LONDON, June 8 (Reuters) - Around US$300m of a US$1.1bn revolving credit loan for Noble Group has been sold to funds in the secondary loan market as banks seek to limit their losses as the company faces a potential restructuring, banking sources said on Thursday.
The struggling commodities trader is trying to extend a separate US$2bn loan and find an investor to recapitalise the business and avoid a restructuring or bankruptcy after reporting a surprise quarterly loss of US$129.3m for January-March and saying that it will not be profitable for two years.
“I’m fairly bearish on the whole thing, there are rumours that the company will file for Chapter 11 in the next couple of weeks,” a secondary loan trader said.
Noble’s market value has shrunk to just over US$300m from US$6bn in February 2015, when it was hit by a brutal downturn in commodities prices. Its share price collapsed and credit ratings downgrades, management upheavals, asset writedowns, asset sales and a fundraising ensued.
The secondary price of the US$1.1bn loan, which was put in place in May 2015, has been volatile this year. The credit was trading at around 75% of face value at the beginning of the year, rose to around 90 at the end of March, but has fallen heavily in the last month, two loan traders said.
“There were a few trades at around 49 or 50, but the quotes are now lower in the 40s. It has fallen 45 points in the last month,” the secondary loan trader said.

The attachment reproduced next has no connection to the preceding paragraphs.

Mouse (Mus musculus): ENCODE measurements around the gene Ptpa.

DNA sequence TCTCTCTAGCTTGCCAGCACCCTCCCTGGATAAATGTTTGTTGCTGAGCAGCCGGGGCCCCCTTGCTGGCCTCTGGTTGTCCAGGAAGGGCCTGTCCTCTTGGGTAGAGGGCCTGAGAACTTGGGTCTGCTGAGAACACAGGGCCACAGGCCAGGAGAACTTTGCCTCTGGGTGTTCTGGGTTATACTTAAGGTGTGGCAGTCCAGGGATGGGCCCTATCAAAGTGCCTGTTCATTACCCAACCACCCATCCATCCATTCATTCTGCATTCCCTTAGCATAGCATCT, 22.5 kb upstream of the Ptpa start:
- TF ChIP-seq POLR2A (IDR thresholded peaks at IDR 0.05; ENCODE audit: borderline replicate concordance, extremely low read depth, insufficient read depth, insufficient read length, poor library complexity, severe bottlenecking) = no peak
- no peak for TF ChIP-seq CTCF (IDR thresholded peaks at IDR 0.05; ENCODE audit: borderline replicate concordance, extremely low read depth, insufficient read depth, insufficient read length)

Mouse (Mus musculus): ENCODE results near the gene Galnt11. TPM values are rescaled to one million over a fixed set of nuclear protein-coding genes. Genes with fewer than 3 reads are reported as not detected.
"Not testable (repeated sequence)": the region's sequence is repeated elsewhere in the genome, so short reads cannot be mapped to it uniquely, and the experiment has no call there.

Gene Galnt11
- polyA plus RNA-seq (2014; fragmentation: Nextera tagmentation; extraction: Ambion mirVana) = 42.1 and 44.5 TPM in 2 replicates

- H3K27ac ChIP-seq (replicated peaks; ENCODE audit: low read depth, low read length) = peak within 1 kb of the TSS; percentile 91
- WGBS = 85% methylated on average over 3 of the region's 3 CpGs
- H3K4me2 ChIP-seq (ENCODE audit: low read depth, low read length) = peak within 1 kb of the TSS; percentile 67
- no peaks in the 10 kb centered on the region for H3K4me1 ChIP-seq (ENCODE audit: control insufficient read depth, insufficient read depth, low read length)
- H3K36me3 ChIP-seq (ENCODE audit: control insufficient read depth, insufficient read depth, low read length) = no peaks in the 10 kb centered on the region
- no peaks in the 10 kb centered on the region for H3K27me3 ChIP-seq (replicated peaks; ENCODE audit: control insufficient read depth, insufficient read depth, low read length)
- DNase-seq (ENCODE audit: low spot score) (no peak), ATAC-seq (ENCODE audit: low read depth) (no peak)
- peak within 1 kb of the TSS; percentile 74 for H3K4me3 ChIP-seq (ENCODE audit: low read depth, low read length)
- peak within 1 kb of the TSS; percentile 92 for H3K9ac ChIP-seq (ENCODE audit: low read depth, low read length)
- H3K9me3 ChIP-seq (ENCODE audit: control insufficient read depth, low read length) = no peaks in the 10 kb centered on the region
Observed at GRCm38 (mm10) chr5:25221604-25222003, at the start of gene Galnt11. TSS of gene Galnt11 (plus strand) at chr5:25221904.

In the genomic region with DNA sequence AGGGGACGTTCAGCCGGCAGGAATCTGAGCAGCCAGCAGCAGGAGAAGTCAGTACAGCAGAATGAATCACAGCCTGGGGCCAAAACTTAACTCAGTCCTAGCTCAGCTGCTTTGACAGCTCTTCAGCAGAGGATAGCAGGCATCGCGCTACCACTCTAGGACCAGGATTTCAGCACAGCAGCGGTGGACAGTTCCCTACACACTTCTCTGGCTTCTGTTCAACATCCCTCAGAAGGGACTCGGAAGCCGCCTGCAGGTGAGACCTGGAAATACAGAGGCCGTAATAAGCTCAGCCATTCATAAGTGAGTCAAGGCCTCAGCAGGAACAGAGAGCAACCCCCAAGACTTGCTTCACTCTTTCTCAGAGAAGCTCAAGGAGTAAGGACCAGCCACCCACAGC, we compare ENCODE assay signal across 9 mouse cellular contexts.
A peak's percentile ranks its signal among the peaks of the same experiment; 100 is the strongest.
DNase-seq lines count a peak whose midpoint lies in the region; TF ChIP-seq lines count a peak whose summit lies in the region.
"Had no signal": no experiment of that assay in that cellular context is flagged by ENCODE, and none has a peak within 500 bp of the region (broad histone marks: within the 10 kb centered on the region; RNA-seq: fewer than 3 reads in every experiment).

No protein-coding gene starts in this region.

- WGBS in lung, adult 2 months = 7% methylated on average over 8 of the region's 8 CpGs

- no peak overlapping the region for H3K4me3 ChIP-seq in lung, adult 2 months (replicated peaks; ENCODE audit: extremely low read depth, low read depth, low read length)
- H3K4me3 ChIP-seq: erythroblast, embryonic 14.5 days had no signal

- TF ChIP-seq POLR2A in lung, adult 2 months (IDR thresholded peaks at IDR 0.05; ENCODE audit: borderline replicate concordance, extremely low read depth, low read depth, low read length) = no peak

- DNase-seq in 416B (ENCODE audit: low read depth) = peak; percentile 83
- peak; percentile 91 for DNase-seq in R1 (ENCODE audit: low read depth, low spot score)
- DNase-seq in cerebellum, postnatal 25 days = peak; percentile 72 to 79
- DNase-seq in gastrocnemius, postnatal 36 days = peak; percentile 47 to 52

Some banks are now unable to sell as the price has dropped too low to get approval for a sale, a distressed loan trader said. The company’s bonds have also collapsed to distressed levels.
Noble and its lenders have appointed legal counsel as the company struggles to maintain access to the US$2bn loan while time runs out to find an investor.
Noble Group has appointed financial restructuring adviser Moelis and law firm Kirkland & Ellis, which typically specialise in complex and aggressive debt restructuring situations, as well as Morgan Stanley.
“Noble has appointed the most active and aggressive restructuring advisers. When they were mandated, the secondary loan price dropped. The view from the market was that if they were hiring those guys, things must be pretty bad,” the secondary loan trader said.
Restructuring adviser Alvarez & Marshal and law firm Clifford Chance have been hired to advise Noble’s US lenders and Clifford Chance is acting for lenders in HK, Reuters reported.
Pitches for the European lenders took place on Wednesday, with Deloitte, PwC and FTI all vying for the mandate, according to one restructuring adviser.
Noble Group was not immediately available to comment. (Additional reporting by Sandrine Bradley; Editing by Christopher Mangham)